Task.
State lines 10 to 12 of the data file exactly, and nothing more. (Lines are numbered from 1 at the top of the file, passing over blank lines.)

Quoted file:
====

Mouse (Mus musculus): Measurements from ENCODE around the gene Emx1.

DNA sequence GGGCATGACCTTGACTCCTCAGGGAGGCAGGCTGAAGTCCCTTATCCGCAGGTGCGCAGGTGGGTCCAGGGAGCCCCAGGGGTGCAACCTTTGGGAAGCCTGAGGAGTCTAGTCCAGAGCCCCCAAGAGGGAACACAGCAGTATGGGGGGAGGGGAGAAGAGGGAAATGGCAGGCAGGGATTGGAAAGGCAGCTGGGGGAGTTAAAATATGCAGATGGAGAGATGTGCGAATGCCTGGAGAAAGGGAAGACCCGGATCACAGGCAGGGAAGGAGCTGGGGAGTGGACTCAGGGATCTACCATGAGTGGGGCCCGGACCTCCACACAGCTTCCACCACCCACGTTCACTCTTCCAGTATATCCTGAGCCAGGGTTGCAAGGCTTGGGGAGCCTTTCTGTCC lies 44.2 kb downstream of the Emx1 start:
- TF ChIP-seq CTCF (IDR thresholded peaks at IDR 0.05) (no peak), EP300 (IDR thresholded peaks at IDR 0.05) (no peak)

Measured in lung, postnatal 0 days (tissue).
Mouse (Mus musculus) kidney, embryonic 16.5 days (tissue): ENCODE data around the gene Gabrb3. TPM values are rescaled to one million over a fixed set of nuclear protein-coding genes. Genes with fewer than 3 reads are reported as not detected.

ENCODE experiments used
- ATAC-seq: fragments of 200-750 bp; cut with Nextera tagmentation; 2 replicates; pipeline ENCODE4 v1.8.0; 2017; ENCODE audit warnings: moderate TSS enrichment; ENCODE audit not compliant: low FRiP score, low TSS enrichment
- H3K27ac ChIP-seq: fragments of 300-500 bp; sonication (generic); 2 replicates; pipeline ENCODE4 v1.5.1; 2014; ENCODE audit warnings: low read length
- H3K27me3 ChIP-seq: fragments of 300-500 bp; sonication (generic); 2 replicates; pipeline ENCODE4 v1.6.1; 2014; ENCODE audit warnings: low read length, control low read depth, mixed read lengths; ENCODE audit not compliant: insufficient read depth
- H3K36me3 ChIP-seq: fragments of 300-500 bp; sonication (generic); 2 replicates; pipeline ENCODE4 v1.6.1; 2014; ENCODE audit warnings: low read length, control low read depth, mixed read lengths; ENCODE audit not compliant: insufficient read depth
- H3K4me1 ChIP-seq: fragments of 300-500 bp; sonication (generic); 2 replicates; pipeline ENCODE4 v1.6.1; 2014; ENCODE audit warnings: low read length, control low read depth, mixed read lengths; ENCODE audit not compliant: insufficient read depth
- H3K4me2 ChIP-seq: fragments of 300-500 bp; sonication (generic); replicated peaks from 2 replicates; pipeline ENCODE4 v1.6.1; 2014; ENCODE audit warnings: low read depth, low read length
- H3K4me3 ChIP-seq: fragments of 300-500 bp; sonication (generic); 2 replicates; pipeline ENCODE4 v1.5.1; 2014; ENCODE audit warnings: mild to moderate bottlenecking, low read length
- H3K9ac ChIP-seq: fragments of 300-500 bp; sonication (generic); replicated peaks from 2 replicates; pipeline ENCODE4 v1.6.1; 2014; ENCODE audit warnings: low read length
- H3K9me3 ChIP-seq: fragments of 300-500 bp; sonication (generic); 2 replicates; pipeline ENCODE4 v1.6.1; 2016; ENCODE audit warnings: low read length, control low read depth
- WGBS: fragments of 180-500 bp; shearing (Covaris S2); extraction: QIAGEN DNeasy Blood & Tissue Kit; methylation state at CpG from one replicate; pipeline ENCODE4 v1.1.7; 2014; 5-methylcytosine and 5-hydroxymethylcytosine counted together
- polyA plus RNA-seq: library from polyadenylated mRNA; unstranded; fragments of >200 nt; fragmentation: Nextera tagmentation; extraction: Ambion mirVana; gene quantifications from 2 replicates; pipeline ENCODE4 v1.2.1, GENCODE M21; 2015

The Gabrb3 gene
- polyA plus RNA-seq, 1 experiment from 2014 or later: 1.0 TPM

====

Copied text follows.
- H3K36me3 ChIP-seq: fragments of 300-500 bp; sonication (generic); 2 replicates; pipeline ENCODE4 v1.6.1; 2014; ENCODE audit warnings: low read length, control low read depth, mixed read lengths; ENCODE audit not compliant: insufficient read depth
- H3K4me1 ChIP-seq: fragments of 300-500 bp; sonication (generic); 2 replicates; pipeline ENCODE4 v1.6.1; 2014; ENCODE audit warnings: low read length, control low read depth, mixed read lengths; ENCODE audit not compliant: insufficient read depth
- H3K4me2 ChIP-seq: fragments of 300-500 bp; sonication (generic); replicated peaks from 2 replicates; pipeline ENCODE4 v1.6.1; 2014; ENCODE audit warnings: low read depth, low read length